The term “saucepan” encompasses a wide range of cooking pans these days, but in general, it is a deep pan, usually lidded and in a variety of sizes and materials for different cooking tasks. It is generally an all-rounder for preparing food – from soups and stocks to searing meat and boiling or steaming vegetables. Saucepans usually have a long handle on one side and can also feature a short grip on the opposite side to allow for easy lifting. Our range of saucepans comprises a huge variety of shapes and sizes, some of them with detachable handles to allow for oven use and serving. A good quality stainless steel saucepan will have at least one inner core of aluminum to create even and speedy heat conductivity. Copper saucepans are also available.
A saute pan is a specialist piece of kit, but one you will use regularly. They have a large flat bottom and tall straight sides, allowing more efficient heat evaporation. Usually used with a lid, they are perfect for slow frying when you want to preserve moisture. It is one of the most useful pans in your kitchen, so it’s worth investing in one that will last. Our range of saute pans is made from the highest quality stainless steel with inner cores of aluminium for greater and even heat conductivity. Available in both uncoated and non-stick coated. They are also available in copper.
Steamer pots are similar to stockpots but include a tiered system of insets with holes in the bottom. Steam rising from boiling water in the base pot will allow your food to be gently cooked for a perfectly tender and flavourful dish. It is perfect for cooking vegetables and fish.
Stockpots & Casseroles
Stockpots are large, deep pots used to make anything from stock, soup, stew, chili, to boiling noodles, pasta, corn, vegetables, and seafood. Commonly made of stainless steel, Stockpots are available in a variety of sizes for general home use and larger sizes for commercial use.
There are several different types of Stockpots and pot components and some are made in a multi-pot system of an outer pot that holds a slightly smaller inner steamer pot or strainer. They typically have two grip handles on either side to allow for easy lifting and removing from heat.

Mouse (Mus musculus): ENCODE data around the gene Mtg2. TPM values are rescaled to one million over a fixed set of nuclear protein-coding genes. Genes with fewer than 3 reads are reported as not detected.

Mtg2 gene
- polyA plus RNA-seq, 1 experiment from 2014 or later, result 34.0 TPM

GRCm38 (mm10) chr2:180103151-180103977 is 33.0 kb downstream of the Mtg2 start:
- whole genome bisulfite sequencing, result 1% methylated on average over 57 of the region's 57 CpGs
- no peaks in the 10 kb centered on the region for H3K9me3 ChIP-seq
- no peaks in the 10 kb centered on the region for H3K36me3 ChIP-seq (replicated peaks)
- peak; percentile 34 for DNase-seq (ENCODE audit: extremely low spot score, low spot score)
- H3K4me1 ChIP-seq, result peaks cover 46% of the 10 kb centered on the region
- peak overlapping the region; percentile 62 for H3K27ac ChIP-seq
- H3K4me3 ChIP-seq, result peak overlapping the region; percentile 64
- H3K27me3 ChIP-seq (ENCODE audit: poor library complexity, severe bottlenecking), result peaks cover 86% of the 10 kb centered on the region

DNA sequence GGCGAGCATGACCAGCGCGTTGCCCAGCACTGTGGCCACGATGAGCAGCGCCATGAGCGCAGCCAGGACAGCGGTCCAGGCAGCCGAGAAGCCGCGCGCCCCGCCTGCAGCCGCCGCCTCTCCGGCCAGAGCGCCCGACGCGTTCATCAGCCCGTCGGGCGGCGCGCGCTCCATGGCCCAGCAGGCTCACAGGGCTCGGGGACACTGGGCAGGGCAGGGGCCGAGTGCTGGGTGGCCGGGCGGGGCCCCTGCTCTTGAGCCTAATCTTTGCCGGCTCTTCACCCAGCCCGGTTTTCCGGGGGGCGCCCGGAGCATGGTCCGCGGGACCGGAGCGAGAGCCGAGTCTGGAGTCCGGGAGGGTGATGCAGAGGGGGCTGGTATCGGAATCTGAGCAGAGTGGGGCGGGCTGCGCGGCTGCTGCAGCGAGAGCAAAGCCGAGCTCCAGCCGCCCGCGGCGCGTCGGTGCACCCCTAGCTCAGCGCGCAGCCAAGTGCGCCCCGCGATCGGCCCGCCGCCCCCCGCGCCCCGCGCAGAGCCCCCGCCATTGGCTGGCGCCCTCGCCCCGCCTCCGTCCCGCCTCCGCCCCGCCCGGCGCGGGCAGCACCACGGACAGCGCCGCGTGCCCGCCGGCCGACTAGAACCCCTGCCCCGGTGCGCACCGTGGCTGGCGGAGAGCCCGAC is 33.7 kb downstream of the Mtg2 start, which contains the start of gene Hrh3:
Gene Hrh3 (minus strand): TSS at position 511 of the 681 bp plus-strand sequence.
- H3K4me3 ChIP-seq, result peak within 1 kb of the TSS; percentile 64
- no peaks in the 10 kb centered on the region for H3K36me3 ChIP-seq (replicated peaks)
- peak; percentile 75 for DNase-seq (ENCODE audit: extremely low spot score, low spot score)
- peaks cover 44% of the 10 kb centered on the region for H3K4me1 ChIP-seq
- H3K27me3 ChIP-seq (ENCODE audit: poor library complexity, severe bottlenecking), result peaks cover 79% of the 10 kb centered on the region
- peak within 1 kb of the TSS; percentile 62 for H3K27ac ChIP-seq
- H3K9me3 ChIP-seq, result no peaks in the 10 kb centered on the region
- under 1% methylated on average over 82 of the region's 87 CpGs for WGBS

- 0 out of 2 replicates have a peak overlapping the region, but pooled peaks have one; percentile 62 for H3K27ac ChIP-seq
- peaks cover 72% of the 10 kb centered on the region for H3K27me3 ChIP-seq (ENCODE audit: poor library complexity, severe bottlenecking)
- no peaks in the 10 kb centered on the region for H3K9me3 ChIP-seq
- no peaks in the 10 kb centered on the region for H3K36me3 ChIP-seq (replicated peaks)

The width of many Stockpots will vary so when selecting, consider the value of having a wider rather than narrow width pot. The wider pot will allow for easier stirring, working with food ingredients, and cleaning. Wider widths may also be better for storage rather than having to store a taller standing pot. Materials used in the construction of our range of pots are comprised of stainless steel with an aluminum core for efficient and even heat transfer. Aluminum core pots will be heavier in weight and thicker in substance, which will assist with keeping foods from burning easily, a problem that may occur with lighter weight construction.
Casserole Pots are similar to stockpots but are typically shallower. It is also suitable for use in the oven as well as a serving dish. Usually made from uncoated or enameled cast iron, they can last for generations, and with excellent heat retention, are your secret weapon when it comes to cooking better for longer
Woks are incredibly versatile cooking pots, originating in China. In Japan the wok is called a chukanabe (literally “Chinese pot”). It is one of the most common items of cookware in most of East and Southeast Asia and is fast gaining popularity in Western homes, as more people enjoy cooking oriental food.
A traditional wok is round-bottomed, which is ideal for cooking over an open fire pit. However, models with flat bottoms are prevalent in the West where more homes have electric or induction hobs with flat glass surfaces.
Woks are ideal for stir-frying, steaming, pan-frying, deep-frying, poaching, boiling, braising, searing, stewing, making soup, smoking, and roasting nuts – anything you could think of!
Variations of styles we offer at The Japanese Home include models with one long handle (to avoid burning hands when stir-frying and tossing over very high heat), one long handle with a short grip on the opposite side (for easy handling of larger sizes), and models with short grips on both sides (ideal for steaming, braising or making soups). They also come either with or without pouring spouts.